By Lori Stanley Roeleveld
Change is on the horizon for Christian writers in New England. The unique voices of believers from this region have a new opportunity for training, encouragement, and community in the New England Christian Writers Retreat held for the second year this past October 17- 20th.
Sixty Christian writers set aside their daily lives and gathered at Singing Hills Conference Center in Plainfield, New Hampshire. The affordable rate of $320 for a double room, $300 for a dorm room, which included the conference sessions, workshops, and six meals, provided the perfect opportunity for veteran and beginning writers to retreat from the urgent to focus on their long-term writing goals. Surrounded by peak foliage, the writers prayed, wrote, consumed snack food, and took advantage of classes and face time with eight volunteer faculty experienced in an impressive array of professional writing ventures.
Forty-five conferees and four faculty hailed from New England. Other conferees traveled from as far as California and Florida to study under veteran writer Cecil Murphey, author of one hundred and thirty-seven books, Tessa Afshar, author of award winning Biblical novels, and speaker/writer/publisher Karen Porter of Bold Vision Books, an independent, Christian publishing company. Featured also were Shawn and Suzanne Kuhn, owners of SuzyQ, a full-service author promotion and retail development firm, Lauren Yarger, theater critic and writer/book reviewer for Publishers Weekly, and this reporter, Lori Roeleveld, Rhode Island Christian blogger and first-time author. Lucinda Secrest McDowell, accomplished speaker and author of 11 books, served as one of three co-directors, keynote speaker, workshop leader, and encourager extraordinaire.
The retreat was born in the imaginations of CT writers McDowell, Yarger, and Afshar but it was such a sell-out it’s already outgrown the Singing Hills venue. In June 2016, the third New England Christian Writers Retreat is scheduled to be held from the 17th through the 19th at Gordon-Conwell Seminary in Boston. The co-directors’ hopes were for a local opportunity to nurture, train, and encourage Christians called to write and to build a thriving community of New England believers committed to writing for God. It’s clear from the turn out this year that God shares their dream.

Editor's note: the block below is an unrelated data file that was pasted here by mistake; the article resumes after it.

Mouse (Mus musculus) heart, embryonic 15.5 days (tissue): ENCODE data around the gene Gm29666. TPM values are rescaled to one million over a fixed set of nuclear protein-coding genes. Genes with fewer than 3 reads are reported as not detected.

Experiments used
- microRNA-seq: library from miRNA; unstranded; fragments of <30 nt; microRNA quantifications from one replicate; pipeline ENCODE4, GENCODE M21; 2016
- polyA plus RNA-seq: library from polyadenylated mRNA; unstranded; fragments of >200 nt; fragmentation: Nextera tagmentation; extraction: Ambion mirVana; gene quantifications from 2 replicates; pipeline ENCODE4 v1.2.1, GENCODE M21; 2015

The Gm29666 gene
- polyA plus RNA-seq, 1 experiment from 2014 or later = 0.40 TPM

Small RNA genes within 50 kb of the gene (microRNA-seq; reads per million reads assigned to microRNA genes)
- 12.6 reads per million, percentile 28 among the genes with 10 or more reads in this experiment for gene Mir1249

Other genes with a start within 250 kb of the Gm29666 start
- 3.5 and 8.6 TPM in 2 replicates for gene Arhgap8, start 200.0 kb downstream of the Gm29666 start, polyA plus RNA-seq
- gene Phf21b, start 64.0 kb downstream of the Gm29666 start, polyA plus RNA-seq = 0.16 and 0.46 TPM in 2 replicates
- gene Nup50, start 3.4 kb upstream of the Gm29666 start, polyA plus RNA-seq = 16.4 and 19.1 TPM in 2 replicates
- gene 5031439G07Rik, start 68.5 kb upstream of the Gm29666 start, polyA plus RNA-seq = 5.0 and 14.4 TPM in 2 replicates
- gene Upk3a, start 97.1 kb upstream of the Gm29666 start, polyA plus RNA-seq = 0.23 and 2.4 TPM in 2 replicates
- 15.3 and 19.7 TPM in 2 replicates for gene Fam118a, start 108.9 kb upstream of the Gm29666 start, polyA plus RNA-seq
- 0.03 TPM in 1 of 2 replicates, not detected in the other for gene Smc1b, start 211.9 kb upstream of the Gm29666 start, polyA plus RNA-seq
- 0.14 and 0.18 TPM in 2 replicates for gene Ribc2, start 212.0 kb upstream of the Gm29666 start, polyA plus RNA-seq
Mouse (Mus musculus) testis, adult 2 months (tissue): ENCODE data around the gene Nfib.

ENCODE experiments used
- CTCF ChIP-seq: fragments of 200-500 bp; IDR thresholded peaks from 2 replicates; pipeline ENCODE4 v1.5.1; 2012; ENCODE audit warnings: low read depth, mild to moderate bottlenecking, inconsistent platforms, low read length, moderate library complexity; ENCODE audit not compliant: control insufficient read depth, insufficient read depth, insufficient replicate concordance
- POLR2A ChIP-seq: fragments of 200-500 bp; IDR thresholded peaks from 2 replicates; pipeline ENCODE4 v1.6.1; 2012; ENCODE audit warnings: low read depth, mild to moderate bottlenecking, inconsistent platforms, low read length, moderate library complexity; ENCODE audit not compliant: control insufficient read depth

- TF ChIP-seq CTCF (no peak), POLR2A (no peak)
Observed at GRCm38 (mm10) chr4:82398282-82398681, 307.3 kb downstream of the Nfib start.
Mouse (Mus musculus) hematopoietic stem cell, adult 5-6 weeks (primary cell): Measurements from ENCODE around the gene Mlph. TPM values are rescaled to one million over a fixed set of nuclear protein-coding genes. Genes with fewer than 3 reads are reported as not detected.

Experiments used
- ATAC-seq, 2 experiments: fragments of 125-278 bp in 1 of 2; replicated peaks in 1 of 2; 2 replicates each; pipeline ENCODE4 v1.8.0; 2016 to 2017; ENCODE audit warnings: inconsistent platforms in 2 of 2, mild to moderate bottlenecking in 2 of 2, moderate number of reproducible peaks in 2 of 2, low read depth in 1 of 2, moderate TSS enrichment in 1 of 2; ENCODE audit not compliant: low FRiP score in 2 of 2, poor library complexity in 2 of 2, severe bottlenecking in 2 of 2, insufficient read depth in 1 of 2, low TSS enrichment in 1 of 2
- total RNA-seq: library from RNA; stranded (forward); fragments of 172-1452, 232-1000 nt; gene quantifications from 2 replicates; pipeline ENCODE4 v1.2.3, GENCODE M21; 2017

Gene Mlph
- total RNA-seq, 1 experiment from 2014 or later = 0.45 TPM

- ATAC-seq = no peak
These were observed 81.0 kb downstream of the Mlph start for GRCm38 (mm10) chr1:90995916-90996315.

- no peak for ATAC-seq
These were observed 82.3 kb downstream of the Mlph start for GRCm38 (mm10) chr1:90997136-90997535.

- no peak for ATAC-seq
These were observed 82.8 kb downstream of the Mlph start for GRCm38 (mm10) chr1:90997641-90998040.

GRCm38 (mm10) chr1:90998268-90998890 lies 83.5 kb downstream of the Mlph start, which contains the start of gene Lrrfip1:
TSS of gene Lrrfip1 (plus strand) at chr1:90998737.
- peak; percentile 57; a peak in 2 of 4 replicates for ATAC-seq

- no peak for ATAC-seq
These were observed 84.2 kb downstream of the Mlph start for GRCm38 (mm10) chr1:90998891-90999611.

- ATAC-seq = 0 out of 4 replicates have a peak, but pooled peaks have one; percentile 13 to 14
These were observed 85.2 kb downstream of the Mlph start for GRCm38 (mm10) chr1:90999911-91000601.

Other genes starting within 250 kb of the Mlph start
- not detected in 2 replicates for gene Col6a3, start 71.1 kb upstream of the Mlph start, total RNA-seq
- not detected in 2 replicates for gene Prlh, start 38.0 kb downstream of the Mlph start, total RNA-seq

While the event was scheduled to begin officially late afternoon Friday, over half the participants (for an extra $50. fee which included two meals) and all faculty opted to arrive for the optional pre-conference day on Thursday. Participants found a well-organized registration process with clear information packets, detailed campus maps, lovely wrapped linens, and a swag bag containing free books donated by authors/publishers and a wealth of writing resource information. The main meeting room was furnished with tables and chairs where all participants were assigned a designated work area with a nameplate. When large group sessions were not being held, this became the quiet room for writers to work. For many, Thursday was the perfect day to set up shop with laptops, desk lamps, resource material, and coffee mugs to settle in for long sessions on their own projects.
Others chose to spend that day hiking the well-marked trails around Singing Hills, napping in the clean, uncluttered dorm rooms, or greeting old friends (and making new ones) beside the fireplace in the community room outside the quiet area. Throughout the day, the conference bookstore grew as participants and faculty arrived bringing their own books available for purchase. On this day, the comradery and supportive nature of the Christian writing community was evident as faculty mingled freely with beginning writers discussing everything from common connections to tips about the business of writing. Throughout the day, the usual greetings were “Where have you come from?” and “What do you write?” The third most asked question that day was, “Oo, what did you bring?” as conferees contributed baked goods and snack food to the munchies table set up in the community room. Last year’s participants quickly turned newbies into fans of NH alum Bob Paige’s homemade cookies.